Sternotherus minor minor

Size:  up to 5.7 inches for females and 4.7 inches for males.

Location/habitat:  throughout panhandle south to Central Florida in springs, rivers, creeks, ponds, lakes and swamps. Abundant in North Florida near springs.  Prefer shallow water near woody debris.

Life cycle/reproduction:  in Florida two mating seasons: March-April and September-November.  Females lay 2-5 clutches annually of about 1-5 eggs in shallow dug nests usually around logs.  Incubation 61-120 days depending on nest temperature; with temperature determining sex of offspring with extreme temperatures at both ranges being female, middle range being male. Hybridization with eastern musk turtle (S. odoratus) has been observed in the wild.

Food:  mainly carnivorous (mollusks, crustaceans, insects, spiders, fishes, annelids, and carrion), but will eat algae and aquatic plants.

Behaviour:  in north Florida more active from March through November; prefer to stay near water; can climb to bask up to 13 feet above water; can stay underwater for longer periods of time with ability to draw oxygen from water.

Conservation:  while it forms a dense population in Florida, laws protect it by prohibiting no more than 2 loggerhead musk turtles in possession.  Popular turtle for the pet trade.

Information from Amphibians and Reptiles of Florida (Kennth L. Krysko, Kevin M. Enge & Paul E. Moler), pp 284-285.




Cuscuta  (genus)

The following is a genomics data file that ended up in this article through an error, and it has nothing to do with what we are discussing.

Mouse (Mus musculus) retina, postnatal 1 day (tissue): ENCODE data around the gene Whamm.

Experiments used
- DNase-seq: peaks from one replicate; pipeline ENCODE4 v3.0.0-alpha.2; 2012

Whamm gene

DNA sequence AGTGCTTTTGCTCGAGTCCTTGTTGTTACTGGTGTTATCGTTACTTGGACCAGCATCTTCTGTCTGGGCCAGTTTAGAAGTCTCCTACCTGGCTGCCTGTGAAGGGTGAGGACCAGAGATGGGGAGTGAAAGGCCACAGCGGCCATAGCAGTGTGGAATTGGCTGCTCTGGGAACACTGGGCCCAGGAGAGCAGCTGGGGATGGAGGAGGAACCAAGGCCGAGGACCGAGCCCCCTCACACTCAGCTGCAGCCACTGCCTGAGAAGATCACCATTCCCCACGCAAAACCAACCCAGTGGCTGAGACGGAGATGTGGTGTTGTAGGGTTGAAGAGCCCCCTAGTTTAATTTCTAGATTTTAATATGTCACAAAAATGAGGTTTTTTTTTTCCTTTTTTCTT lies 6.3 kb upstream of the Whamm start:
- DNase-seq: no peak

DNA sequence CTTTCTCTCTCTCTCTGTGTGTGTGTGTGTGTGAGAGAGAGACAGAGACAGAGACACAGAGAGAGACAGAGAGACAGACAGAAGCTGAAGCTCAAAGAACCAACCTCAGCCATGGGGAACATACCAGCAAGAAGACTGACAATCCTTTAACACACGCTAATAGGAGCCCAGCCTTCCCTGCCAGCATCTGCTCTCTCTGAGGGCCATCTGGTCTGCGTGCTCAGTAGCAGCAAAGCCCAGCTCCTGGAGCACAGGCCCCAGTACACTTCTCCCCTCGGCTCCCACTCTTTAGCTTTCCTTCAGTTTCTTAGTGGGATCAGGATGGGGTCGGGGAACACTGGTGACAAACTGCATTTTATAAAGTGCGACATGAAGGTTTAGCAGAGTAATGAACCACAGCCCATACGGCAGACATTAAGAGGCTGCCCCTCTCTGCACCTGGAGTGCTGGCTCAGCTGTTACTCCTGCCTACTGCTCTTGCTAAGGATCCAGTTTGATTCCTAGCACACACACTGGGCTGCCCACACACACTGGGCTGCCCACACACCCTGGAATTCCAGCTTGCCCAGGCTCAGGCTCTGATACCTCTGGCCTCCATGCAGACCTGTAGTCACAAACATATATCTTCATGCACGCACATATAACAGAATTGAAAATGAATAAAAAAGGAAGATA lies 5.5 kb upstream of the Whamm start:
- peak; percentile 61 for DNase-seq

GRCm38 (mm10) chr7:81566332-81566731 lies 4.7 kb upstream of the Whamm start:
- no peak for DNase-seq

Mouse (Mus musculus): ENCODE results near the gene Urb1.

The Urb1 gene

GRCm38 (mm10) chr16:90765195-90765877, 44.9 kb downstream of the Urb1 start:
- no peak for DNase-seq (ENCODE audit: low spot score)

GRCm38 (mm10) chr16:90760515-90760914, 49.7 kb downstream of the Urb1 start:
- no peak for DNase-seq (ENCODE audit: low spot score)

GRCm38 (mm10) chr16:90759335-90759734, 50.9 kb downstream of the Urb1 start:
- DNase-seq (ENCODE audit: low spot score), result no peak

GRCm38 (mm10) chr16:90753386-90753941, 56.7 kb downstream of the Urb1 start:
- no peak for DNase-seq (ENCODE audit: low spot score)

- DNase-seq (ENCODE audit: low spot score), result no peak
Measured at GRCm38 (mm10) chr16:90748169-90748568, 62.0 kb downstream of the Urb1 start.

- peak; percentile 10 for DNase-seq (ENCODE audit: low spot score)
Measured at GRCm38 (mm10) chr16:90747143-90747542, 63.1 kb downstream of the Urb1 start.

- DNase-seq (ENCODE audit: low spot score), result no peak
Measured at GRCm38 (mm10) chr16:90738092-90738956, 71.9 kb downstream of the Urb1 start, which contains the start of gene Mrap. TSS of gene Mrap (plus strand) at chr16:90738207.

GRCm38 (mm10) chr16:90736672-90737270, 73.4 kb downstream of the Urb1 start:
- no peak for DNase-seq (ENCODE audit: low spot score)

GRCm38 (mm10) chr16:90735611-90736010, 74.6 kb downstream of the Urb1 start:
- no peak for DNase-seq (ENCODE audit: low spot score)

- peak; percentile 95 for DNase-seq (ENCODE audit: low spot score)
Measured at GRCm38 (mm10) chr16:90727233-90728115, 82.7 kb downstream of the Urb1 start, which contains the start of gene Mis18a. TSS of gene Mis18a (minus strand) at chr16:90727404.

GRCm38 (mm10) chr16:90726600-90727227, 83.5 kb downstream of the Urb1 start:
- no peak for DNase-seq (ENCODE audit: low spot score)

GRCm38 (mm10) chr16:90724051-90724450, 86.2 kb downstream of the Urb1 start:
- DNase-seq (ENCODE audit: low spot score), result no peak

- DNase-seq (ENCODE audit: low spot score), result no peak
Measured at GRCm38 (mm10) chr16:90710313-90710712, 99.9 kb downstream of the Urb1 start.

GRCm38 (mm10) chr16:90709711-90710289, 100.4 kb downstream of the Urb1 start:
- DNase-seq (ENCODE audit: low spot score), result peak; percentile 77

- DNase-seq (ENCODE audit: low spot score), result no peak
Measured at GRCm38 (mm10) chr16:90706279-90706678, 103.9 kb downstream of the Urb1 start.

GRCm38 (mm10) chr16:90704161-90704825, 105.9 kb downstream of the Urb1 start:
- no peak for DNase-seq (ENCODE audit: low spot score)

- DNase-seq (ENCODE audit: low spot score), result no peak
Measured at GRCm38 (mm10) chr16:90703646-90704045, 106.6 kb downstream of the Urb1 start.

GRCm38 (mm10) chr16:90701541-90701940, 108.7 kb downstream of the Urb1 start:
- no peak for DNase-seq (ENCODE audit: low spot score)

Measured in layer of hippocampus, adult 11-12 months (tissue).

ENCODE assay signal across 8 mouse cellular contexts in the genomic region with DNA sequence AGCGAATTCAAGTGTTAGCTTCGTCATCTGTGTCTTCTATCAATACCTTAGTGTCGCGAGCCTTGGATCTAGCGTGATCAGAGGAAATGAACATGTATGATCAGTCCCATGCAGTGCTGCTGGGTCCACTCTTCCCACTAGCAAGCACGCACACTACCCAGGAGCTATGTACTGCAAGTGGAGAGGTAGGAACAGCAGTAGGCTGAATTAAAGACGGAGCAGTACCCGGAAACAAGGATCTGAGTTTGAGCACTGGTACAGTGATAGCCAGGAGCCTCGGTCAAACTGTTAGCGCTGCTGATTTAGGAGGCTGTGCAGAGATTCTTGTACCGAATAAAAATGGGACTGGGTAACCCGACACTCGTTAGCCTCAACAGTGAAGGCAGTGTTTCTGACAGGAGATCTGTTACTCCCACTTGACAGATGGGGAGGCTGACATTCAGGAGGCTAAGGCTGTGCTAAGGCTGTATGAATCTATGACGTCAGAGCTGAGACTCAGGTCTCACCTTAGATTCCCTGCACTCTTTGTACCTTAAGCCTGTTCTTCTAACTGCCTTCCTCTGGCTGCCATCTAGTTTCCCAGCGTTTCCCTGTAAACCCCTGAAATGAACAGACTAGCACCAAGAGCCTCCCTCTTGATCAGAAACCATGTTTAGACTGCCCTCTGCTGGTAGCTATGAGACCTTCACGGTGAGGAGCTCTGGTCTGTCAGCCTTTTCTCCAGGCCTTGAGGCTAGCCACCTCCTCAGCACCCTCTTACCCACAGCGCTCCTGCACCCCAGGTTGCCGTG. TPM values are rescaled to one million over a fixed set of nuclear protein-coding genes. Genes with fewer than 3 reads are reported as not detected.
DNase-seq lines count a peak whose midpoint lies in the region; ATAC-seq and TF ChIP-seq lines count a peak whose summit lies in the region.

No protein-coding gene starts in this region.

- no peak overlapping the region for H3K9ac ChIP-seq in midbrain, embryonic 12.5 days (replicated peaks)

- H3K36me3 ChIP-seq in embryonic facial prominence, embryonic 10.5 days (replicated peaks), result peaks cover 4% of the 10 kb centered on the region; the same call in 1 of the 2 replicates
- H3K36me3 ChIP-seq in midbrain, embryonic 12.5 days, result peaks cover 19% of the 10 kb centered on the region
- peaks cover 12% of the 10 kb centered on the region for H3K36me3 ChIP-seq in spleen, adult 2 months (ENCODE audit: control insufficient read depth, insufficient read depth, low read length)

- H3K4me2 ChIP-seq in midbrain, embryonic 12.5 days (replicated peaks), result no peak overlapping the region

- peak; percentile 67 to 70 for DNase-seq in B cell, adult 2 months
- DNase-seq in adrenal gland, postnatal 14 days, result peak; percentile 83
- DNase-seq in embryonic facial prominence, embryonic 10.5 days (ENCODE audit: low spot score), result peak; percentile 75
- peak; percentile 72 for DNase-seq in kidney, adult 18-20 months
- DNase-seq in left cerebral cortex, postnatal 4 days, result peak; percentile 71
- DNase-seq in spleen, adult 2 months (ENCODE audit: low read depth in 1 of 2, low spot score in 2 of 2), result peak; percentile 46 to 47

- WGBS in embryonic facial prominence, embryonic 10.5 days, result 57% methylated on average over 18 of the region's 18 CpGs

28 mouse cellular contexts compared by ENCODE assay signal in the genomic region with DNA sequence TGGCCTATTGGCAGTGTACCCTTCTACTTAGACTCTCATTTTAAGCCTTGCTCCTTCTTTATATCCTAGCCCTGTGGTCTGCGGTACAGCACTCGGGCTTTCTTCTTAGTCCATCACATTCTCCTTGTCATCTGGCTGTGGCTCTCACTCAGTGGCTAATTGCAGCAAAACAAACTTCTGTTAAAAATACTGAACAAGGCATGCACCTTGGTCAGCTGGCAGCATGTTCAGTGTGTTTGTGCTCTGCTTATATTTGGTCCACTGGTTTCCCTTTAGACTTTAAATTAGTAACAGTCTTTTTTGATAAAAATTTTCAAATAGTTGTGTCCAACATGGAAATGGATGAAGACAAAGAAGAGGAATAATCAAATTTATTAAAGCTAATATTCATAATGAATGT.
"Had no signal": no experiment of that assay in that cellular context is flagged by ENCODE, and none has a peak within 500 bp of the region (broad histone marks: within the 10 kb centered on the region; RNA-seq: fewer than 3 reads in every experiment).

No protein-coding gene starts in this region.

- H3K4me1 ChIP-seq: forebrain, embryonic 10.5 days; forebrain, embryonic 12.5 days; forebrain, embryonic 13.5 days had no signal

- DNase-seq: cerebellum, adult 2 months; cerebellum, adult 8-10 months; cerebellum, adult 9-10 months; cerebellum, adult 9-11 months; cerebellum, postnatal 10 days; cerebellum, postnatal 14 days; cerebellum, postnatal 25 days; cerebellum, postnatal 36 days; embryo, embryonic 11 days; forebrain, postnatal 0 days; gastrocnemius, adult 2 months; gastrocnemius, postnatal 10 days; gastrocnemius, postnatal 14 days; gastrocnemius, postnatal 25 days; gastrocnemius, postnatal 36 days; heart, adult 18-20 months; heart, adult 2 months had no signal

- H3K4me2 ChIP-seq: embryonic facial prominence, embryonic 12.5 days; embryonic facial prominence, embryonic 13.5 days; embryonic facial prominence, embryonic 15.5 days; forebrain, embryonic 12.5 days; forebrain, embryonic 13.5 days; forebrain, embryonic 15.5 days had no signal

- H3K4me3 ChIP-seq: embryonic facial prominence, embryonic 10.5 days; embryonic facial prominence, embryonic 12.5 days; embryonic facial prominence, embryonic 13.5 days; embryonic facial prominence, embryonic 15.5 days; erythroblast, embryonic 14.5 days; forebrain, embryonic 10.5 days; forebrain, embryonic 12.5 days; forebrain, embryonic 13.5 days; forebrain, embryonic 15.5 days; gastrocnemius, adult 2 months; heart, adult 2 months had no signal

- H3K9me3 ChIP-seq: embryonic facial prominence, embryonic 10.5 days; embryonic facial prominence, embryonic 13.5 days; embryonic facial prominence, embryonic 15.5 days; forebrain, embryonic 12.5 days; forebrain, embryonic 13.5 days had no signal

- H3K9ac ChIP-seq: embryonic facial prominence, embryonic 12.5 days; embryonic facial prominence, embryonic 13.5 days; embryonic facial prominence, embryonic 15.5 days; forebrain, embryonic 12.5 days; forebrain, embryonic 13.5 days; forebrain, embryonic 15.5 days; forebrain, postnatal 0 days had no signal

The species of this observation in not known.  Of 10 species of Cuscuta reported in Florida, only 1 is not native (C. japonica) and has been vouchered only in Gadsden county.

Dodders are consider obligate holoparasites, that is, they are plants which cannot complete their full life cycle (e.g. repoduce) without a suitable host.

Cuscuta has no chlorophyll and only minimally photosynthetically active. The plant is mainly stems.  A seedling must find a suitable host plant within days to survive.  Upon finding a suitable host plant, the stem attaches itself by discs to the plant.  The plant, in term, in response to other chemical signals sent to it may also responds with proteins to further enhance the sticking capacity.  This usually happens within the first 48 hours of contact.  Cuscuta uses mechanical pressure and biochemical degradation of host cell to walls to penetrate the host plant. Through this interchange which also increases the cuscuta cells in contact with plant twenty-fold, cuscuta draws water, nutrients and carbohydrates from its host.

This is a flowering plant and species distinctions can be made easier by observing its flowers.




Scutellaria integrifolia


Native to L 48

Most frequently seen Scutellaria  of 13 species found in Florida.  While certain species of Scutellaria have medicinal value, S. integrifolia is mainly decorative.

Florida Native Wildflower Plant Society indicates that it attracts many pollinators.  It is a heavy seeder.



Danaus plexippus

Order:  Lepidoptera

Family: Nymphalidae Brush-foots

Habitat:  Open, sunny locations

Status: Subspecies which live in North American and two North American populations are threatened due to loss of mileweed breeding habitat due to use of herbicides and genetically modified herbicide-resistant cropland and land conversion, loss of habitats at overwintering sites due to logging, climate change and extreme wether.

Host plants: various milkweeds, including Mexican milkweed, white swamp milkweed, sandhill milkweed and white vine.

Reproduction: multiple generations.

Life cycle:  egg (white, laid singly on leaves); larva: white with gransverse black and yellow stripes, pair on long black filaments on each end.

Most of information from Jaret C. Daniels, Butterflies of Florida, pp 218-219.























Pomacea paludosa

Native to Florida, also to Cuba and Hispaniola.

Principal food of the Everglades kite.

Habitat: cannot survive low winter temperatures, no further north than northern tier of Florida counties west to the Choctawhatchee River.